Program educational objectives
As part of our accreditation process, ABET asks our department to capture the overall goals of the bioengineering program. These are called our educational program objectives. They are:
- Graduates will compete effectively and favorably with peers for positions in industry, professional school, or graduate programs, as dictated by the students’ broader goals while at UIC.
- Graduates will remain active contributors to the field of bioengineering through professional societies, service to scholarly or technical journals, alumni activities, mentoring, contributions to education or human resources, or other activities beyond the basic requirements of their occupation.
- Graduates will demonstrate leadership in their professions, as evidenced by scholarly and technical publication or other measure of professional productivity, including awards and honors, and advancement within the organizations in which they are employed, as appropriate to the individual career path.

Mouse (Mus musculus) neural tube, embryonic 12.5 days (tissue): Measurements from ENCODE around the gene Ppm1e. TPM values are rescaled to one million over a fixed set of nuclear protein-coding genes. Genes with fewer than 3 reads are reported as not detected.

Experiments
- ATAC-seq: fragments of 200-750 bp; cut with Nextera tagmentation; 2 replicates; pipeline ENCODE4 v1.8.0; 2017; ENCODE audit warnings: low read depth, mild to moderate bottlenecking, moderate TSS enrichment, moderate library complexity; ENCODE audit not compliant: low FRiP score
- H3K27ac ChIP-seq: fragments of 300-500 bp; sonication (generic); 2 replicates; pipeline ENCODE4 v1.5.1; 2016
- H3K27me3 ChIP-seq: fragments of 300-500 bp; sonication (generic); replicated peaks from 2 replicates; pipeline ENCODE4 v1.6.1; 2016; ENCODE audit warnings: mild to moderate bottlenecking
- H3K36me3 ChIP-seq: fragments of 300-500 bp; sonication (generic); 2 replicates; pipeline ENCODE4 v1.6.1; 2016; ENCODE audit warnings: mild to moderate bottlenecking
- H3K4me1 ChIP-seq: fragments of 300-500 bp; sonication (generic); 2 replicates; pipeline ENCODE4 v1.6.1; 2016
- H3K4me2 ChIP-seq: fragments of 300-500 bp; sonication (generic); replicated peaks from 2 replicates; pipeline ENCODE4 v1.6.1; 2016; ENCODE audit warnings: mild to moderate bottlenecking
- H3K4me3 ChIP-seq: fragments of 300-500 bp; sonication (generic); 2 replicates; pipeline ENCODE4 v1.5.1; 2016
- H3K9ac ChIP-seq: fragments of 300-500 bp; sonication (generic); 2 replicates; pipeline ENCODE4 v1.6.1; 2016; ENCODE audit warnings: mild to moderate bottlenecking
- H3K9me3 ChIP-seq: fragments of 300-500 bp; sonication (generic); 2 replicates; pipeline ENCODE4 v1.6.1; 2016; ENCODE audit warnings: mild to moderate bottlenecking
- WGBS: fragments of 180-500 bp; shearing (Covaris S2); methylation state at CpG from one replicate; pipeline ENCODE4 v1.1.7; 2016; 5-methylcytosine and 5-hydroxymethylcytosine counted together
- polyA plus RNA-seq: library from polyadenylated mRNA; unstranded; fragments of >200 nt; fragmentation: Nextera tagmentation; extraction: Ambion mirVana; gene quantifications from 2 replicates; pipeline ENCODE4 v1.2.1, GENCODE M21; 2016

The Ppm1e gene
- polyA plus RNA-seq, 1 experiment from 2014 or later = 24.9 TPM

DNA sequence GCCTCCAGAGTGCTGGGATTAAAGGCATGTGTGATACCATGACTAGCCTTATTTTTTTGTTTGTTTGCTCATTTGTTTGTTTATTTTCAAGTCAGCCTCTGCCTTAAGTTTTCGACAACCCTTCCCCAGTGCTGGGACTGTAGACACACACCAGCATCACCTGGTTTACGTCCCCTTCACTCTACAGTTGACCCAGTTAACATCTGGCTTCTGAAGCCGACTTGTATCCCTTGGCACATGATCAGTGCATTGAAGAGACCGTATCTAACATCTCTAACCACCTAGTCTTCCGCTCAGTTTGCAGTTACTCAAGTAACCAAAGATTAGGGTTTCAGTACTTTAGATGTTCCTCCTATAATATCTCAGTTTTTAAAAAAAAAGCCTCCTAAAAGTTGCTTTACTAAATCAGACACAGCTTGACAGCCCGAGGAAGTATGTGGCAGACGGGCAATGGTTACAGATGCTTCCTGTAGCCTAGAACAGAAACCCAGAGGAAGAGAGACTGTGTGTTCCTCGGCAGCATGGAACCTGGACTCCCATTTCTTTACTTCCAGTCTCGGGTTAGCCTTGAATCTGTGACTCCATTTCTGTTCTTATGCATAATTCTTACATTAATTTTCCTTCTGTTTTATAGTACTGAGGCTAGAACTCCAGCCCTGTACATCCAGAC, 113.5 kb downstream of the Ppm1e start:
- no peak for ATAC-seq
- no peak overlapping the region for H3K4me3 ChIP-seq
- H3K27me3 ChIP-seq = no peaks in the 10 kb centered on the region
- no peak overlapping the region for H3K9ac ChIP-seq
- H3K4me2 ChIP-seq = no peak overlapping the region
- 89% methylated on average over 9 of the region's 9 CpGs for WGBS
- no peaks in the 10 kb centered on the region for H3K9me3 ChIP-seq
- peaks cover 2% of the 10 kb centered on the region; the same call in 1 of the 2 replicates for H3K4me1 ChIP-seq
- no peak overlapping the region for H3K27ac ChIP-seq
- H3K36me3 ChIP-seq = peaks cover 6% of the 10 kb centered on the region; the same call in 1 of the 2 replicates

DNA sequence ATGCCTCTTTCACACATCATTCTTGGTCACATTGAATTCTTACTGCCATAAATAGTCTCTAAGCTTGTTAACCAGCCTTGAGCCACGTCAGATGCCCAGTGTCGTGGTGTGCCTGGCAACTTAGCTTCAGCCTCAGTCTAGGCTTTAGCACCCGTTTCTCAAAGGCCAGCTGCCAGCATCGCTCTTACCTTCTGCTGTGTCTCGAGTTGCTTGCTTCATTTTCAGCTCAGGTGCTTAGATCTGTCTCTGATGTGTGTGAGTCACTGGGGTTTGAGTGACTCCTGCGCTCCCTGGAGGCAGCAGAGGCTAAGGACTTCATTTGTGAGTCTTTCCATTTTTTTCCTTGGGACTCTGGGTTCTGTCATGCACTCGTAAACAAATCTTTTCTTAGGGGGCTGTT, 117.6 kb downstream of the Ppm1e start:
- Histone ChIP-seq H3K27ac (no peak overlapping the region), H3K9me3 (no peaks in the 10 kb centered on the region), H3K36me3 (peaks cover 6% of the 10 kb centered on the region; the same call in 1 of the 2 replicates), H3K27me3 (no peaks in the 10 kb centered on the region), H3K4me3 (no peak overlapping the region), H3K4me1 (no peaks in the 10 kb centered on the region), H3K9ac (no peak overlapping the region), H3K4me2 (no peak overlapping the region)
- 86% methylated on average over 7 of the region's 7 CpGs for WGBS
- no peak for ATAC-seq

Another part of the ABET accreditation process requires the department to identify the specific knowledge and skills that students are intended to have when they complete their undergraduate education. These are called student outcomes.
Students graduating from the bioengineering program at UIC will have:
- an ability to apply knowledge of mathematics, science, and engineering.
- an ability to design and conduct experiments, as well as to analyze and interpret data.
- an ability to design a system, component, or process to meet desired needs within realistic constraints such as economic, environmental, social, political, ethical, health and safety, manufacturability, and sustainability.
- an ability to function on multidisciplinary teams.
- an ability to identify, formulate, and solve engineering problems.
- an understanding of professional and ethical responsibility.
- an ability to communicate effectively.
- the broad education necessary to understand the impact of engineering solutions in a global, economic, environmental, and societal context.
- recognition of the need for, and an ability to engage in, life-long learning.
- knowledge of contemporary issues.
- an ability to use the techniques, skills, and modern engineering tools necessary for engineering practice.
- an understanding of biology and physiology.
- the capability to apply advanced mathematics (including differential equations and statistics), science, and engineering to solve problems at the interface of engineering and biology.
- the ability to make measurements on, and interpret data from, living systems, addressing the problems associated with the interaction between living and non-living materials and systems.